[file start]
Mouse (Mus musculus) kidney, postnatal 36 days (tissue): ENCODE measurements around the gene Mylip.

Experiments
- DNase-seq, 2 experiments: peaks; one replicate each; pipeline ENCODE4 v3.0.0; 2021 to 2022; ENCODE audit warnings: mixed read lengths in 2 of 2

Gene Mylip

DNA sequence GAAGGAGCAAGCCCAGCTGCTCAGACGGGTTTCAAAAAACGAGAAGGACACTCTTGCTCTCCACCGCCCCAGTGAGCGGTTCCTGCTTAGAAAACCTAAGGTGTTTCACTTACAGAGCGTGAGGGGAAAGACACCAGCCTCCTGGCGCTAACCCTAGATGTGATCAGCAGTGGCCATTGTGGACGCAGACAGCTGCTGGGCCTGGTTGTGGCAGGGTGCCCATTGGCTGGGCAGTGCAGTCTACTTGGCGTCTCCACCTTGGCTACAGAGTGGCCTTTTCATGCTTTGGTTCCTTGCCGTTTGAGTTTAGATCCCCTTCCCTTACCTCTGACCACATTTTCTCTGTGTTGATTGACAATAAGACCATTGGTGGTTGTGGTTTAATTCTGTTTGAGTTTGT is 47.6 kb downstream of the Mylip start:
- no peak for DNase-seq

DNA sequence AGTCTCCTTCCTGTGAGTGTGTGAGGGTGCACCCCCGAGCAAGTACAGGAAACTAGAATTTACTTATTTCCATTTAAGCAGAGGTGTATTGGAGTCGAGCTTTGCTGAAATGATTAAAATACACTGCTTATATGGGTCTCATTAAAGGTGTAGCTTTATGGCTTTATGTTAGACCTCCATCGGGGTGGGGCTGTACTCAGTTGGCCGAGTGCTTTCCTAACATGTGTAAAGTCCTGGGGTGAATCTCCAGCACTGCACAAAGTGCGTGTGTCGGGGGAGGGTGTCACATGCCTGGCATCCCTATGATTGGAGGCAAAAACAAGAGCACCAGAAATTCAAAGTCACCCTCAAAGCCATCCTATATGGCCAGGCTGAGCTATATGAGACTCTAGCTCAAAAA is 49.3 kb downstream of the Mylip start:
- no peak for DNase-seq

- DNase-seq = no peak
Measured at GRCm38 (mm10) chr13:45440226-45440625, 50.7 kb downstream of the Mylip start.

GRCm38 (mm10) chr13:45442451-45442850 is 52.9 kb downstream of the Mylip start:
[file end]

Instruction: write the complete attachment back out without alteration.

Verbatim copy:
Mouse (Mus musculus) kidney, postnatal 36 days (tissue): ENCODE measurements around the gene Mylip.

Experiments
- DNase-seq, 2 experiments: peaks; one replicate each; pipeline ENCODE4 v3.0.0; 2021 to 2022; ENCODE audit warnings: mixed read lengths in 2 of 2

Gene Mylip

DNA sequence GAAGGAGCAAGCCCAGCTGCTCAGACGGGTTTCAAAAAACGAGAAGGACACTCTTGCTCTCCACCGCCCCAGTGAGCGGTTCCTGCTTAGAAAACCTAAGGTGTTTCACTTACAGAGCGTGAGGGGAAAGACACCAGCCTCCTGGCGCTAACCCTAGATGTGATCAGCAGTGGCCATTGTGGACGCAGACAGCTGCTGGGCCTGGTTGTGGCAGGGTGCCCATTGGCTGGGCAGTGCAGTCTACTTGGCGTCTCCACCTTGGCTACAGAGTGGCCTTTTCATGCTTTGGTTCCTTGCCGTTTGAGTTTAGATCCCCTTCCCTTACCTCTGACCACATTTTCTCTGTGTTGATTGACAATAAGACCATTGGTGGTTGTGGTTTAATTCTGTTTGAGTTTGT is 47.6 kb downstream of the Mylip start:
- no peak for DNase-seq

DNA sequence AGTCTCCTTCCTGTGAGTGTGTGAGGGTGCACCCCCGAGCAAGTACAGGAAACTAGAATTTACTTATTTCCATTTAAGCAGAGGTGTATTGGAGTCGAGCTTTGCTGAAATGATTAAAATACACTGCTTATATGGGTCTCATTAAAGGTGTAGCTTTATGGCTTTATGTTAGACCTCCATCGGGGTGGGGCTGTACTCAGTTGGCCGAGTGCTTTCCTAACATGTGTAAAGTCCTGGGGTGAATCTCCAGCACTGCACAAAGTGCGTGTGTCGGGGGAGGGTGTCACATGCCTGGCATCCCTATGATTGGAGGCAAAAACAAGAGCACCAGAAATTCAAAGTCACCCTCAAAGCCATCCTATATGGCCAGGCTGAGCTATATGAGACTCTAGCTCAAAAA is 49.3 kb downstream of the Mylip start:
- no peak for DNase-seq

- DNase-seq = no peak
Measured at GRCm38 (mm10) chr13:45440226-45440625, 50.7 kb downstream of the Mylip start.

GRCm38 (mm10) chr13:45442451-45442850 is 52.9 kb downstream of the Mylip start: